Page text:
Someone asked me recently if acupuncturists take the Hippocratic Oath like Western Medical doctors do. Many things Hippocrates wrote show how much the roots of Western medicine resemble traditional medicine. For instance, "It is far more important to know what person the disease has than what disease the person has."
But instead of taking the Hippocratic oath, at our graduation from the Acupuncture & Integrative Medicine College with our Masters of Science in Oriental Medicine (MSOM), we took Sun Si Miao's Oath of the Great Physician.
The Acupuncturists' Oath reads:
I promise to follow the way of the Great Physician, to live in harmony with nature, and to teach my patients to do the same.
I will strive to maintain a clear mind and hold myself to the highest standards.
I shall look upon those who are in grief as though I myself have been afflicted, and I will respond with empathy.
I shall develop an attitude of compassion, of benevolence, and of care for all patients, regardless of their particular circumstances.
I promise to perform my responsibilities carefully, thoughtfully, and to the best of my ability.
Above all, I will maintain a peaceful presence and an open heart.
Based on the Oath of Sun Si Miao (c. 581-682), whose code is considered to be the foundation of Chinese medical ethics.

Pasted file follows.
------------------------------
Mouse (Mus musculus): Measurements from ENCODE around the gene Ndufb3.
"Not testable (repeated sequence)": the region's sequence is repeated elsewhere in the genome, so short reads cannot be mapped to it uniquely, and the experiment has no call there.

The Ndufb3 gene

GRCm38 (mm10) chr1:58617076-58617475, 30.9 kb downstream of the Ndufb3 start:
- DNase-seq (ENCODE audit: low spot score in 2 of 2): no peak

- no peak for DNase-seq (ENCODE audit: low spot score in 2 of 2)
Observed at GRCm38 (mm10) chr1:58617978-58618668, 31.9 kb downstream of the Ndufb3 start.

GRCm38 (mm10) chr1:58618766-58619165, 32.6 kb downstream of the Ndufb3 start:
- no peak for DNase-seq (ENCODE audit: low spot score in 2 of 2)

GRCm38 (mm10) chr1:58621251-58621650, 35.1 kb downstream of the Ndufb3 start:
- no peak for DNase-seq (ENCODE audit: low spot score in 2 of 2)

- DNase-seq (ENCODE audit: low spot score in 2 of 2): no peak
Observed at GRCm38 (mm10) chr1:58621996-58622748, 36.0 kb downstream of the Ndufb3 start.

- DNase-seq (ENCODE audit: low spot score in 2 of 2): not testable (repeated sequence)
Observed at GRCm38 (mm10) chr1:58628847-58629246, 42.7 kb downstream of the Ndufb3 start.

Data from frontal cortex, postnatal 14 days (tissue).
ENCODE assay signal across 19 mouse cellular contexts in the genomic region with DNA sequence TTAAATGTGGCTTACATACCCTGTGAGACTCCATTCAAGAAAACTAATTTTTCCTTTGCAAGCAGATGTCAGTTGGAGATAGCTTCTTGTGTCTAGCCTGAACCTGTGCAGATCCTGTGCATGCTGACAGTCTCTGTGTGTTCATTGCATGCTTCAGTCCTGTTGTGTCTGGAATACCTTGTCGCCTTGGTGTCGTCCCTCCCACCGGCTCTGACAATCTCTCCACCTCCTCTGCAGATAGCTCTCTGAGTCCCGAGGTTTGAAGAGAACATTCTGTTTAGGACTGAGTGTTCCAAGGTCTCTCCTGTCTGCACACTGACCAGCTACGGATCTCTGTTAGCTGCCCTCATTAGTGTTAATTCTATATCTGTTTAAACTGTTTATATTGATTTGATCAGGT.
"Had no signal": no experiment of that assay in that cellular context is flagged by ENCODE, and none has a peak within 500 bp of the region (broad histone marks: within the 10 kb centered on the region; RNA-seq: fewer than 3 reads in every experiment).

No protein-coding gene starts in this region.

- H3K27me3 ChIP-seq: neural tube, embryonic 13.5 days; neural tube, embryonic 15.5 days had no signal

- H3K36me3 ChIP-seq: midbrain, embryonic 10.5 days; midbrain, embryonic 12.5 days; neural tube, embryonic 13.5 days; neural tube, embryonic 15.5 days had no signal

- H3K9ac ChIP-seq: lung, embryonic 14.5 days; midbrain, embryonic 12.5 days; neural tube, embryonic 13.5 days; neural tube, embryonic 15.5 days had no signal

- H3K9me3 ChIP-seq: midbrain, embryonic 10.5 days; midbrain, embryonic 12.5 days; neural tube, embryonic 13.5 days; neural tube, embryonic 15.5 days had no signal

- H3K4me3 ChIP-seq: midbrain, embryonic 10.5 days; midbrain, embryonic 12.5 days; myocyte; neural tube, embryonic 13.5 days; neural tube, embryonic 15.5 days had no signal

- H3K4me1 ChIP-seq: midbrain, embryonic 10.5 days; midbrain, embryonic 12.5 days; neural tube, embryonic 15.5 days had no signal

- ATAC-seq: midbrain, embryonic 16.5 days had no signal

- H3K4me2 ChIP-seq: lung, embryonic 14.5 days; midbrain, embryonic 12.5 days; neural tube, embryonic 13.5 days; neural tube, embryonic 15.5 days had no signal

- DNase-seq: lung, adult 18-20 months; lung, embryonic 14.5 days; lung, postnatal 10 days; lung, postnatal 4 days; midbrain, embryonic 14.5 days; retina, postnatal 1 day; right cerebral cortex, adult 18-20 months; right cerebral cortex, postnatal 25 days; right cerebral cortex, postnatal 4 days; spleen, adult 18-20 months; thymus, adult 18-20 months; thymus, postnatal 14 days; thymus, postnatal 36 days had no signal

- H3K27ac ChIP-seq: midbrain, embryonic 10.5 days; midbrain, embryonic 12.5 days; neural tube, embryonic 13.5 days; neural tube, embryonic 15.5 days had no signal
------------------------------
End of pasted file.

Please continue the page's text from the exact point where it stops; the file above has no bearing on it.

For comparison's sake, here is the modern Hippocratic Oath, written in 1964 by Louis Lasagna, Academic Dean of the School of Medicine at Tufts University, and used by many medical schools today. (source)
I swear to fulfill, to the best of my ability and judgment, this covenant:
I will respect the hard-won scientific gains of those physicians in whose steps I walk, and gladly share such knowledge as is mine with those who are to follow.
I will apply, for the benefit of the sick, all measures which are required, avoiding those twin traps of overtreatment and therapeutic nihilism.
I will remember that there is art to medicine as well as science, and that warmth, sympathy, and understanding may outweigh the surgeon's knife or the chemist's drug.
I will not be ashamed to say "I know not," nor will I fail to call in my colleagues when the skills of another are needed for a patient's recovery.
I will respect the privacy of my patients, for their problems are not disclosed to me that the world may know. Most especially must I tread with care in matters of life and death. If it is given me to save a life, all thanks. But it may also be within my power to take a life; this awesome responsibility must be faced with great humbleness and awareness of my own frailty. Above all, I must not play at God.
I will remember that I do not treat a fever chart, a cancerous growth, but a sick human being, whose illness may affect the person's family and economic stability. My responsibility includes these related problems, if I am to care adequately for the sick.
I will prevent disease whenever I can, for prevention is preferable to cure.
I will remember that I remain a member of society, with special obligations to all my fellow human beings, those sound of mind and body as well as the infirm.
If I do not violate this oath, may I enjoy life and art, respected while I live and remembered with affection thereafter. May I always act so as to preserve the finest traditions of my calling and may I long experience the joy of healing those who seek my help.